Whoopi Goldberg: We didn't ask Will Smith to leave because he might have made a scene

Didn’t she tell us a few days ago that the Academy didn’t want to remove Smith because it feared the racial politics involved in kicking out a black star 20 minutes before he won Best Actor?


Today she says he was asked to leave but the Academy didn’t insist upon it, not wanting to risk having to forcibly remove him in the middle of a live broadcast if he resisted.

Which is it? Did they not want to deny a black A-lister his moment in the sun or did they worry that he was going to pitch a fit if they called security on him?

Or does Whoopi just not know what’s going on? Remember, according to TMZ’s sources, Smith wasn’t asked to leave. She seems to have bad information. Watch, then read on.

According to a new report from CNN, the claim that Smith was asked to leave is sort of true and sort of false. No one from the Academy asked him to leave — directly. But:

In the moments following Will Smith’s stunning on-stage slap of Chris Rock during Sunday’s Oscars telecast, members of the Academy of Motion Picture and Arts and Sciences leadership “firmly asked” Will Smith’s publicist for the actor to leave the ceremony, according to a source with knowledge of the situation.

Smith “was firmly asked by way of his publicist to leave the Oscars. He refused and that was communicated back to Academy leadership,” the person said.


As you saw, Whoopi’s also miffed at the charge that “Hollywood elites” gave Smith a standing ovation 20 minutes after he assaulted Chris Rock. Not all elites!, she notes. Which, fine.

But most did. She even makes excuses for them, claiming that they were caught up in the moment and going along with the rest of the crowd — before insisting that she wouldn’t have stood. If she has the moral wherewithal to resist, why is it unfair to fault the rest of them collectively for lacking that wherewithal?

Real talk: Will Smith will pay no price from the elites in his industry for having humiliated Rock in front of the world even though it’s a glaring example of a celebrity acting with perceived impunity due to his wealth and fame. He didn’t get a standing O because the crowd approved of what he did to Rock, he got a standing O because he’s a Member of the Club and powerful enough that few in the business would want to get on the wrong side of him by publicly snubbing him. The fact that the request to leave was communicated to him through his publicist rather than the Academy sending people to his seat to ask him is proof enough. Even the producers who wanted him out were reluctant to confront him directly about it.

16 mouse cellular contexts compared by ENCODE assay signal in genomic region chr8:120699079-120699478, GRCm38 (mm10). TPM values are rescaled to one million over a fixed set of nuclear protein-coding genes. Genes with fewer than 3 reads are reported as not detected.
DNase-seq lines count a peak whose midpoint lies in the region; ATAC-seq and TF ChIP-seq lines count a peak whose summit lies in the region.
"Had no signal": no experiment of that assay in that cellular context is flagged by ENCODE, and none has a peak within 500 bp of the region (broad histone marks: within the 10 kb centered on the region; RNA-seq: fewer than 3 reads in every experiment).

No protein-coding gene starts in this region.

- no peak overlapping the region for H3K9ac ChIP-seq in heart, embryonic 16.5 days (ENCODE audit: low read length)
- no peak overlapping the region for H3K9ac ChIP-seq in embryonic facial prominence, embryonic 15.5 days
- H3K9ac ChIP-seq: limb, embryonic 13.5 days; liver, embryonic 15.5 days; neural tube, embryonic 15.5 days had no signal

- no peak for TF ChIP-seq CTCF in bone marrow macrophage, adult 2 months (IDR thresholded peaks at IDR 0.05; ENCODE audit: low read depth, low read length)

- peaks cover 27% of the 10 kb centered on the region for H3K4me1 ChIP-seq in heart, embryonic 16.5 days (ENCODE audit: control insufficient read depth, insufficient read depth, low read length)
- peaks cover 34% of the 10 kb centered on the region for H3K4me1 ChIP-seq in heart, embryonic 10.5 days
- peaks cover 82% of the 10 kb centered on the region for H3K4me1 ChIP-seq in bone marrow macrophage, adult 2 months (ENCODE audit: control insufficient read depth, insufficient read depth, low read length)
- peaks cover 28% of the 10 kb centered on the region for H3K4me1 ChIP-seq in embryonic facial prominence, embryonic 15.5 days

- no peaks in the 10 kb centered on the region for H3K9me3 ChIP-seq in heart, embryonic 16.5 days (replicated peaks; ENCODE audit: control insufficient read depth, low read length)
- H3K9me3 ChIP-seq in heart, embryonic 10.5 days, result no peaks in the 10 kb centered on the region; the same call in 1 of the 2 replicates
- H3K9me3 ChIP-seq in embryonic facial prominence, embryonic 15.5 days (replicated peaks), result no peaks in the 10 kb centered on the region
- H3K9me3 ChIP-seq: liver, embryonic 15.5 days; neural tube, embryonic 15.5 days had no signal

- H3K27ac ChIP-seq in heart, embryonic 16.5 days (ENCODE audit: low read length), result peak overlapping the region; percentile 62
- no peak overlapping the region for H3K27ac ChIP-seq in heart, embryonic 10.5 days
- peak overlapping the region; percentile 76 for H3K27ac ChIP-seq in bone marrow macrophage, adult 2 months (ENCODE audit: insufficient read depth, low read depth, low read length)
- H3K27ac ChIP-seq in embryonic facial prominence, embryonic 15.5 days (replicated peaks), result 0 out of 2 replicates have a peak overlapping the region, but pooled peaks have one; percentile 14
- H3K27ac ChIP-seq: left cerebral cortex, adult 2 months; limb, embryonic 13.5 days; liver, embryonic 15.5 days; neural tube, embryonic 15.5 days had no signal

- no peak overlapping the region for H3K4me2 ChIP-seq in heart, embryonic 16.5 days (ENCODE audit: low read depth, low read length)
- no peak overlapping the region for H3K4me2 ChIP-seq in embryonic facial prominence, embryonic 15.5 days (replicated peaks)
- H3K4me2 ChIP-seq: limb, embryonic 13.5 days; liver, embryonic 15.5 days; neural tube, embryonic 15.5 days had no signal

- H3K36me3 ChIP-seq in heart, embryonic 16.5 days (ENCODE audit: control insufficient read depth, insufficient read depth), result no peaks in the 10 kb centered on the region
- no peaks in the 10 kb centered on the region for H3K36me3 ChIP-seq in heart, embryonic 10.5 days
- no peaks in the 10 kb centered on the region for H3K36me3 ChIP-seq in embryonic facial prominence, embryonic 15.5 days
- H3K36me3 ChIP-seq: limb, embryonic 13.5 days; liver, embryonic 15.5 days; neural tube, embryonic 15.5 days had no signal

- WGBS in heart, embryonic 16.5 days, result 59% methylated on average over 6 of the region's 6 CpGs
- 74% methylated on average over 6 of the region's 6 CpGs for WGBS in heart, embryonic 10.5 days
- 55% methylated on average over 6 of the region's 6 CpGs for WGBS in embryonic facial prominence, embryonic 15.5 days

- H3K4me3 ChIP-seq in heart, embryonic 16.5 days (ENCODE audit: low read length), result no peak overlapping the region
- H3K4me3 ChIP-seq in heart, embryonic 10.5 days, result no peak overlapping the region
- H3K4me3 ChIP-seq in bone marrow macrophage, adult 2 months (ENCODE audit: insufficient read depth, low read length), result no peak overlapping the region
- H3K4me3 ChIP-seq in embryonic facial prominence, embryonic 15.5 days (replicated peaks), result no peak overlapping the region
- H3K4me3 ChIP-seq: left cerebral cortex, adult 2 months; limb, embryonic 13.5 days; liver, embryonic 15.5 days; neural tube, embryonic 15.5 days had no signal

You know who wasn’t asked whether Smith should have to leave, incidentally? Chris Rock.

More real talk: Smith didn’t slap Rock to defend Jada Smith’s honor. He did it to defend his own honor. “He thought more about how he was looking in that moment than what was the right thing to do,” said Jim Carrey of Smith’s reaction, aptly. Let me stress: How he was looking, not how his wife was looking. Smith wasn’t worried that anyone would think less of his wife because of a weak joke about her baldness. He was worried that people would call him a cuck if he didn’t display some violent indignation.


And for good reason.

Rock is obviously the chief victim here but there were indirect victims too. He was out there to introduce the award for Best Documentary, which he gamely proceeded to do after being slapped. But no one was paying attention at that point. Everyone, whether inside the theater or watching on TV, was too stunned by what had just happened to go on with the show (except Rock, ironically). The winners of the Best Documentary Oscar ended up being a total afterthought. And they aren’t happy about it:

“I think what Will did was selfish. It robbed the category of its moment. It robbed the other excellent and amazing films of their moment to be acknowledged in what was a STRONG year for docs,” [Joseph] Patel tweeted. “And it robbed Summer of Soul and our team of our moment. Of a loud, enthusiastic cheer for a celebrated film.”

The producer added that he feels bad for director and producer Questlove (whose real name is Ahmir Thompson), his fellow producers and their whole team. “I feel bad for all the people watching and rooting for us,” he added. “We were in shock walking to the stage – not because of winning but because we, too, were still trying to make sense of what happened.”

Smith got a standing ovation and the full attention of the crowd during his acceptance speech after assaulting a guy. Patel and his co-producers were denied that unfairly because of what he did. I don’t think they should rescind his Oscar for slapping Rock but banning him from the ceremony for life feels like an appropriate punishment. If you can’t control yourself in a setting where you know you and your family might be the subject of a joke, you can’t be there.


Oh, and Rock should host next year. Imagine the material he’ll have.

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